The rocky headlands from Monatrea to Cabin Point can fish well for bass along with small pollack, coalfish, and codling in the winter months. Caliso Bay to Whiting Bay also can fish well for bass, some flatfish, and the occasional sea trout.

Heading out of Youghal towards Cork is a mark signposted, Pilmore. This mark is a small estuary that can fish very well for bass on the first hour of a flood tide, along with flatfish and mullet.

A number of charter boats operate out from Youghal Harbour, fishing for most species, some specialise in blue shark fishing, and have to be booked in advance.

Dungarvan situated in a sheltered bay on the estuary of the Colligan River has plenty of shore marks, from Clonea Strand round to Helvic Head, fishing concentrates mainly on bass, which can be caught spinning, and on the fly in the bay.

Along with bass, flounders/flatfish, mullet, and mackerel can be caught even in the harbour, at the centre of town, although the tidal flats of the bay and the Cunnigar Spit that guards the bay are more favoured, fishing rising tides.

Helvic Head produces pollack, mackerel, wrasse, and the odd conger fishing into deeper water off the rocks. Bait can be dug around Abbeyside, mainly lug worm and white rag. The town sports a number of tackle outlets that supply frozen bait, crab, sandeel, mackerel, squid, and razor fish. A number of charter boats operate from the harbour.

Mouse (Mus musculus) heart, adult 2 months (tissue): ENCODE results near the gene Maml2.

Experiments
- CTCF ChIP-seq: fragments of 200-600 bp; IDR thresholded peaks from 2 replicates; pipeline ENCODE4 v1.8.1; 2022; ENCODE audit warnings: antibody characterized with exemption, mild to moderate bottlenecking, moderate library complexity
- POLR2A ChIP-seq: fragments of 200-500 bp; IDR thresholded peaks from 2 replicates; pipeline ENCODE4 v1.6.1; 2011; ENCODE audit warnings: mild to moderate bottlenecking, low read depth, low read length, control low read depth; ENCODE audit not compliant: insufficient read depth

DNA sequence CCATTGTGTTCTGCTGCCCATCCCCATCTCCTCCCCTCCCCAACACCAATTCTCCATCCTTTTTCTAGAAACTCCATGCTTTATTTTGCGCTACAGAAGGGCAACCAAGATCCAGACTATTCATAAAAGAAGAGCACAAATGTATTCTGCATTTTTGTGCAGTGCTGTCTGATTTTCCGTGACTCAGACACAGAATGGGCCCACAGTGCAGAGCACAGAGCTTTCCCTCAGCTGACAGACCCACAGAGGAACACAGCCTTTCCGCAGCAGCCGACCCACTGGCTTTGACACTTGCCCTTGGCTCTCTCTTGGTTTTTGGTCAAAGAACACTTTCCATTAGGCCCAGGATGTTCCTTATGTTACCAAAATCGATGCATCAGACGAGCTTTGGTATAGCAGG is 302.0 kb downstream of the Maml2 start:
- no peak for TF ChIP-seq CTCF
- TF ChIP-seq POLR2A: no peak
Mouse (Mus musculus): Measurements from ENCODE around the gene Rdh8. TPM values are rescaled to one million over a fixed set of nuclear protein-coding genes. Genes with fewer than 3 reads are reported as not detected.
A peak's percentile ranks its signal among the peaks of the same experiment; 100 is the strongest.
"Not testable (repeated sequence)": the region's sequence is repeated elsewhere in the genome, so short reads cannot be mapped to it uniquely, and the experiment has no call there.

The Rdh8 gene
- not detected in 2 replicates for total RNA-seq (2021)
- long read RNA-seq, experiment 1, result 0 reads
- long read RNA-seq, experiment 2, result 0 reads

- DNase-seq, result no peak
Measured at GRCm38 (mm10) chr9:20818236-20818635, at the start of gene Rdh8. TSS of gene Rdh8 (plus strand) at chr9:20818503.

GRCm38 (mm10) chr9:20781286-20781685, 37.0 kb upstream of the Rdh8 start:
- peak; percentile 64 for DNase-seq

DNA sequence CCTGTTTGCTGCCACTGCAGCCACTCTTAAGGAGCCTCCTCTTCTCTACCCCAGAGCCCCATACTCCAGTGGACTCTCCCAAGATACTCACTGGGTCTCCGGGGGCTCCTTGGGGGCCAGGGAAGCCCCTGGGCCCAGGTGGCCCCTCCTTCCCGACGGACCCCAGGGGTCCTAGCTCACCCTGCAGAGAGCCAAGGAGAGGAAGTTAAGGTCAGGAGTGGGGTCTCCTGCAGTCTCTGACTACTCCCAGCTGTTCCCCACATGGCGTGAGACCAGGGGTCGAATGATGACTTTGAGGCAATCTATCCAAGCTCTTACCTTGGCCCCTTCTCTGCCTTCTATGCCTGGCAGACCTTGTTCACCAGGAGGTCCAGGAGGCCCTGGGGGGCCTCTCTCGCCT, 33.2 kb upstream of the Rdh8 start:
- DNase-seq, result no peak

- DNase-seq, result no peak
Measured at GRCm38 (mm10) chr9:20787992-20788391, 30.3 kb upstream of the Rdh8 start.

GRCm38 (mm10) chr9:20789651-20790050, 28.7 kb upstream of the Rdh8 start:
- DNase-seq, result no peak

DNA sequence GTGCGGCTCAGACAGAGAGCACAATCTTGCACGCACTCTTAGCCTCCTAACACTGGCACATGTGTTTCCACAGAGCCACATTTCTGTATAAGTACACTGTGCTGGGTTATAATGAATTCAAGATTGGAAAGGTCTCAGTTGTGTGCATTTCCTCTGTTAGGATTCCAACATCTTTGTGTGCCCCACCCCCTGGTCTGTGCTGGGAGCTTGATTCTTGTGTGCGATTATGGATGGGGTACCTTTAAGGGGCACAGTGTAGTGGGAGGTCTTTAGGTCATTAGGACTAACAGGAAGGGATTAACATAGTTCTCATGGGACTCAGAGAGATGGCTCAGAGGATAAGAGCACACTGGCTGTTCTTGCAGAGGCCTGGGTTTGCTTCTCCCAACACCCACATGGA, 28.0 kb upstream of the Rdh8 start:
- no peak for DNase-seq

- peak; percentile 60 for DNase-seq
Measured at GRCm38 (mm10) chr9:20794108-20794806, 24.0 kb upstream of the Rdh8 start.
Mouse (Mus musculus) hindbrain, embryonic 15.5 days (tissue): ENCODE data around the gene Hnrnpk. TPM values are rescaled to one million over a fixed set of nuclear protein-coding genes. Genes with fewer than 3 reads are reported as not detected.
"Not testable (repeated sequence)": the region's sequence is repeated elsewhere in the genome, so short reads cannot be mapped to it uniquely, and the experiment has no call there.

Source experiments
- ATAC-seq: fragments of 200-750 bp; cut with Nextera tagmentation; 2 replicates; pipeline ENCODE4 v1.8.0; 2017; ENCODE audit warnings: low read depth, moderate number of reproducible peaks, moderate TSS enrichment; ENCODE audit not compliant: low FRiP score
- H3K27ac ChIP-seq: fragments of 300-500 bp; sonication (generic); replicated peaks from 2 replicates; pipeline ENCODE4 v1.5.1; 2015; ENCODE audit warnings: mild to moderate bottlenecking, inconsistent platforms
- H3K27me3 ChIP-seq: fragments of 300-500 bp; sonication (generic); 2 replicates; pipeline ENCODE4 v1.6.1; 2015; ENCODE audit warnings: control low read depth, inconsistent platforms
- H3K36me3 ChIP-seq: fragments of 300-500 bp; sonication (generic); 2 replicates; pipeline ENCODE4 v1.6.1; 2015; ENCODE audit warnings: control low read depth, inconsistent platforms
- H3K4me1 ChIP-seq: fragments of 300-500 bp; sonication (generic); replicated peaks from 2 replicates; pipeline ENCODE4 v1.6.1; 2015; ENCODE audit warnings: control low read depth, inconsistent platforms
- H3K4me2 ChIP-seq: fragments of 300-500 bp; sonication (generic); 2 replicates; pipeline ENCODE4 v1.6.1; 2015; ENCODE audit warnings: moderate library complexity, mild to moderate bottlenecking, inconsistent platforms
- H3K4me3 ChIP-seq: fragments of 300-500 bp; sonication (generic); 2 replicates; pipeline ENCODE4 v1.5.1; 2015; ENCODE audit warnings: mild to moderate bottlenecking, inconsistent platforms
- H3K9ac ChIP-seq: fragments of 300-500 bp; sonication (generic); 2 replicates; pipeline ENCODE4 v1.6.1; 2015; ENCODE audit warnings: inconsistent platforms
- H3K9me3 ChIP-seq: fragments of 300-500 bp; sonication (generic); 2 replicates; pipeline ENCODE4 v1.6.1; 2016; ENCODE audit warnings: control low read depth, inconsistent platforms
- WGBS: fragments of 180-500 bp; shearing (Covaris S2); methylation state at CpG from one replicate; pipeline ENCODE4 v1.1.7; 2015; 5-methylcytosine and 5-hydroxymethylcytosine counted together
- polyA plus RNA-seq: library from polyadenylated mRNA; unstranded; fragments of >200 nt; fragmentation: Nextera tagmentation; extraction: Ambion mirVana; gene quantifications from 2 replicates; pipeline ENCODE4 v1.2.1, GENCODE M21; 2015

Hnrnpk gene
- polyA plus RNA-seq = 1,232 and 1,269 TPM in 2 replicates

Cork Harbour is a massive expanse of sheltered water extending from Cork City in the west to Middleton in the east with many marks to try over deep shipping channels, the Sea wall at Monkstown, Deepwater Quay Ringaskiddy, Cobh Deepwater Quay to name but a few. Species caught include bass, codling, flatfish, rays, pollack, mullet, and some very big conger eel.

A number of tackle outlets exist in and around the City, which can supply bait and advice, there are also charter boats for hire.

Note. For full details of State angling regulations, see this page In particular, bass fishing is strictly State controlled with an emphasis on conservation. Therefore, anglers intending to fish for bass should consult the Fishing regulation page within this link in order to familiarise themselves with full details of the current regulations they need to observe.